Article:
To better describe the variability of the Kuroshio Extension system, information about the mean SSH field, which is not readily available from altimetric measurements due to the uncertainty in the geoid, is desirable. For the Kuroshio Extension, a useful method for reconstructing the alongtrack mean SSH profile is to use a kinematic jet model that fits the altimetric SSH data to a shape function representing the eastward-flowing surface jet (Kelly and Gille 1990; Qiu et al. 1991). Qiu (1995) described in detail how the kinematic jet model can be extended to include the westward recirculating flows of the Kuroshio Extension. The net surface transport of the Kuroshio Extension system (namely, the eastward jet plus the westward recirculating flows) in this case is constrained by the climatological surface dynamic height field of Levitus (1982; Fig. 1a). Following the procedures described in Qiu (1995), we reconstructed the along track mean SSH profiles with the use of the T/P data of 1992 to 1998. Figure 1b shows the mean SSH field objectively mapped from the along-track mean SSH profiles. For a discussion on features of the mean Kuroshio Extension (such as, the presence of the quasi-stationary meanders and the southern recirculation gyre), readers are referred to Qiu (1995). Once the mean SSH field h is estimated, the absolute SSH field is simply the sum of the mean field and the time-varying anomaly field: h = h + h′.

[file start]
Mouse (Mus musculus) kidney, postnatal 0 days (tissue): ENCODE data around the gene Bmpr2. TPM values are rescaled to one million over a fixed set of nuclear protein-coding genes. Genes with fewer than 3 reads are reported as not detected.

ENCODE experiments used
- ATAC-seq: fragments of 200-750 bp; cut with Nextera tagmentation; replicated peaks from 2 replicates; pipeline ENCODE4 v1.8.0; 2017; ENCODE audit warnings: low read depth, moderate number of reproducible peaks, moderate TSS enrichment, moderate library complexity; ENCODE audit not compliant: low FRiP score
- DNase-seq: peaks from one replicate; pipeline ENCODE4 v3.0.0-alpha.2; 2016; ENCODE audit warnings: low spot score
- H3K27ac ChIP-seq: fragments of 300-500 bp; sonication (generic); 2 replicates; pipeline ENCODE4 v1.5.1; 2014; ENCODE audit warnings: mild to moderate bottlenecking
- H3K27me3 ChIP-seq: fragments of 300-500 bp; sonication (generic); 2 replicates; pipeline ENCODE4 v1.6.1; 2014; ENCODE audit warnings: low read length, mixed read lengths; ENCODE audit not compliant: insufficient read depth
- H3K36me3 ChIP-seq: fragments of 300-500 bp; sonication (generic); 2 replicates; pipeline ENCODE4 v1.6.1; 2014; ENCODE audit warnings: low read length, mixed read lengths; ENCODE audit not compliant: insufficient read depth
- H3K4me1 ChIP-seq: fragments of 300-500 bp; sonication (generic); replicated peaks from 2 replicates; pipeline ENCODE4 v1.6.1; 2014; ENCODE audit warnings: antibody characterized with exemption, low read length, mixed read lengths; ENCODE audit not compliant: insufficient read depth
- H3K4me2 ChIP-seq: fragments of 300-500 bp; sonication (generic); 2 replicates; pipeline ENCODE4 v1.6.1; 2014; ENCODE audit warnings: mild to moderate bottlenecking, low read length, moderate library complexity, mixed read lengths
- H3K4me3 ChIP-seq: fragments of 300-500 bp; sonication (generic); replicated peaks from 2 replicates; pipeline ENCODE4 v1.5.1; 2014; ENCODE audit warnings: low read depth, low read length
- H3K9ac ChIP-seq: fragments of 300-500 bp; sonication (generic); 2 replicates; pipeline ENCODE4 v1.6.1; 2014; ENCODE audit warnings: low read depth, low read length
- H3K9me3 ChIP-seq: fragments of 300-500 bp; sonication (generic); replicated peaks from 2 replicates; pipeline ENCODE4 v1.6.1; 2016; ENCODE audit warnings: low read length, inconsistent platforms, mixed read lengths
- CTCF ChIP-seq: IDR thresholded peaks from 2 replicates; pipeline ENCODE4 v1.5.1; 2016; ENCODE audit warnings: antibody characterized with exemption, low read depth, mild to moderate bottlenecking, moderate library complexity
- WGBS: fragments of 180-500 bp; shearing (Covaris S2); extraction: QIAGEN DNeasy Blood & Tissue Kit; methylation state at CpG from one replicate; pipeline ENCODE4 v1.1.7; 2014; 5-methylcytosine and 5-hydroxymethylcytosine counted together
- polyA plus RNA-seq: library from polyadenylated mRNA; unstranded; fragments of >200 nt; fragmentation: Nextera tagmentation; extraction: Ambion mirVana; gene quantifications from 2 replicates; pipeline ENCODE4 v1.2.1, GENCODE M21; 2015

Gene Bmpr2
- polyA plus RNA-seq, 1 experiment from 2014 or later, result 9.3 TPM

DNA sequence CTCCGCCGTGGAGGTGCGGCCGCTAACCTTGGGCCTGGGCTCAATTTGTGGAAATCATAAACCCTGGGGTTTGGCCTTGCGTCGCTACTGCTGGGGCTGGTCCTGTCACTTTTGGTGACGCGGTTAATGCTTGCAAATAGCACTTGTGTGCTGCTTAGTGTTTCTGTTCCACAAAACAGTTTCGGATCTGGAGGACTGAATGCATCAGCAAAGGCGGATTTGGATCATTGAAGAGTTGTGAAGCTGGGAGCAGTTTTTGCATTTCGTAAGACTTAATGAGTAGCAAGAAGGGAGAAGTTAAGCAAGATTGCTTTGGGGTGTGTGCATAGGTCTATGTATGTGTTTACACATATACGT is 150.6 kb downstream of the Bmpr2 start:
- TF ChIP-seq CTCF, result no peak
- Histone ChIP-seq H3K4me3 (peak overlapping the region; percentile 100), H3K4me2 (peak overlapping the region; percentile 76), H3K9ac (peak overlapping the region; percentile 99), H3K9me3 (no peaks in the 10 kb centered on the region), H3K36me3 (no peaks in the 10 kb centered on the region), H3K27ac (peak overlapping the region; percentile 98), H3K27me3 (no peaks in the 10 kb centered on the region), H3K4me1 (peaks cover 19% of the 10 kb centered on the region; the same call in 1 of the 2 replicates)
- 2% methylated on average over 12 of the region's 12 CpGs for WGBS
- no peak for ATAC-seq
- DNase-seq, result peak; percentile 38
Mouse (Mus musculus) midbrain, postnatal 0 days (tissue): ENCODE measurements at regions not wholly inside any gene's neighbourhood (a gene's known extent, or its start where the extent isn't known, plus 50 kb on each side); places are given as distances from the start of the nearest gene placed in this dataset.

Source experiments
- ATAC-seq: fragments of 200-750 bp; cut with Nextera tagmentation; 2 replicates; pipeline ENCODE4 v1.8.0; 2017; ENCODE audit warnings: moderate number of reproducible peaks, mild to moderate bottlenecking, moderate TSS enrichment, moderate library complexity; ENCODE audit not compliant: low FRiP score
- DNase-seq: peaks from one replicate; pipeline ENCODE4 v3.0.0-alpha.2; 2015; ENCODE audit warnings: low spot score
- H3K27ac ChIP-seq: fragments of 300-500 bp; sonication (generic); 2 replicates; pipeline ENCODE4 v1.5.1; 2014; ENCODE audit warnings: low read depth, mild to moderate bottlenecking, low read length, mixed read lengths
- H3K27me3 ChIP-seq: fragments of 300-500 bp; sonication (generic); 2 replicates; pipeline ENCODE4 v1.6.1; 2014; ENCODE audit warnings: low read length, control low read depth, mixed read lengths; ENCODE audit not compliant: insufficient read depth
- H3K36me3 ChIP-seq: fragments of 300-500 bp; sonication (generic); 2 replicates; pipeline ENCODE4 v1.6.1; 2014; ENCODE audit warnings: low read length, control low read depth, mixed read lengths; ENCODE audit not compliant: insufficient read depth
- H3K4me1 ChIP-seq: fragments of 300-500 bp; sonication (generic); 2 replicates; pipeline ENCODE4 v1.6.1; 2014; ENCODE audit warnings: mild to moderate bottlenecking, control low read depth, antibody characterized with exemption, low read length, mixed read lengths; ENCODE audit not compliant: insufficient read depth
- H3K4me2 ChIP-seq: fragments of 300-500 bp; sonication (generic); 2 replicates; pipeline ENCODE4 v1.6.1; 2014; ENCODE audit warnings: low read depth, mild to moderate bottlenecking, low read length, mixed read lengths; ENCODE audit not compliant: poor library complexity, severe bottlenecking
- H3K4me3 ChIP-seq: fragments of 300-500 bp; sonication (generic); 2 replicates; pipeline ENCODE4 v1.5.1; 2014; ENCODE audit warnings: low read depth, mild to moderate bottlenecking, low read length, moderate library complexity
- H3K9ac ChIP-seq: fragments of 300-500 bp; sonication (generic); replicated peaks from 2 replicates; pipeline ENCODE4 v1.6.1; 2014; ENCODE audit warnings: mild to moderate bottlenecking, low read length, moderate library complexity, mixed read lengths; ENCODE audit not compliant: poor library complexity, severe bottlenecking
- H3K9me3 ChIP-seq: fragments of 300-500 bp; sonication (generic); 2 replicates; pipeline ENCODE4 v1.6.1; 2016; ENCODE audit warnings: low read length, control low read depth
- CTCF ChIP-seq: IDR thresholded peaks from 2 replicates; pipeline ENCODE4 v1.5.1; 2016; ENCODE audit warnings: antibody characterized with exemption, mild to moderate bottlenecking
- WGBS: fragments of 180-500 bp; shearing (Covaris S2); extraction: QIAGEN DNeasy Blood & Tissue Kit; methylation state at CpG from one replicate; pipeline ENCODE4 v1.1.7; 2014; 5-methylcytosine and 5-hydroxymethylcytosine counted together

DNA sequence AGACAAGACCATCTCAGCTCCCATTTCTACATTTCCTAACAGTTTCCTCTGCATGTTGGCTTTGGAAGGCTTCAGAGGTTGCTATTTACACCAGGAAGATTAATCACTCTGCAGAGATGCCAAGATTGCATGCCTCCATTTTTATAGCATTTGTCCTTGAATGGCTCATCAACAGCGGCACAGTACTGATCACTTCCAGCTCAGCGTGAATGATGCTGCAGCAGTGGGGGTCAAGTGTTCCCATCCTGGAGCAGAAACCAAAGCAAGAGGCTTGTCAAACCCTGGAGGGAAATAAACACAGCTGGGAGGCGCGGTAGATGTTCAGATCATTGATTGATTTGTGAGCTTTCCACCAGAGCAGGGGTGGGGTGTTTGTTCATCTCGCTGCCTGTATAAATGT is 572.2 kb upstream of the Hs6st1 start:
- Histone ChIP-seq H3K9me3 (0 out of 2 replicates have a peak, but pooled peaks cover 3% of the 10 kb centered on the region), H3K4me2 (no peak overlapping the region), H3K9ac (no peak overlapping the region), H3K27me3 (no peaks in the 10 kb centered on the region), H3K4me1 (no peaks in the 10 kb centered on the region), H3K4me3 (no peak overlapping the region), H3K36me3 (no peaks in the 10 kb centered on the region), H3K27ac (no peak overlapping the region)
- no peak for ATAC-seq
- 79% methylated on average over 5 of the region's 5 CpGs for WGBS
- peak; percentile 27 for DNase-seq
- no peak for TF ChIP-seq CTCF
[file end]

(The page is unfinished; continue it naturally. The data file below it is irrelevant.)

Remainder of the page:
3. Interannual changes in the Kuroshio Extension system

Using the 7-yr time series of the T/P SSH data, we examine first the interannual changes in the kinetic energy (KE) field of the Kuroshio Extension region. Figure 2 shows the yearly averaged KE distributions from 1993 to 1999. Here, KE is estimated from the alongtrack SSH data (h) by assuming geostrophy and the isotropic condition, namely,
i1520-0485-30-6-1486-e1
where f is the Coliolis parameter, s is the alongtrack distance, and angle brackets denote the ensemble average from both the ascending and descending track estimates. Note that although the isotropic condition was shown to be a good assumption for the time-varying surface flow of the Kuroshio Extension along 152°E by Schmitz (1984) and Hall (1989), its validity over the wider region of the Kuroshio Extension system and over various timescales needs to be proved in future studies.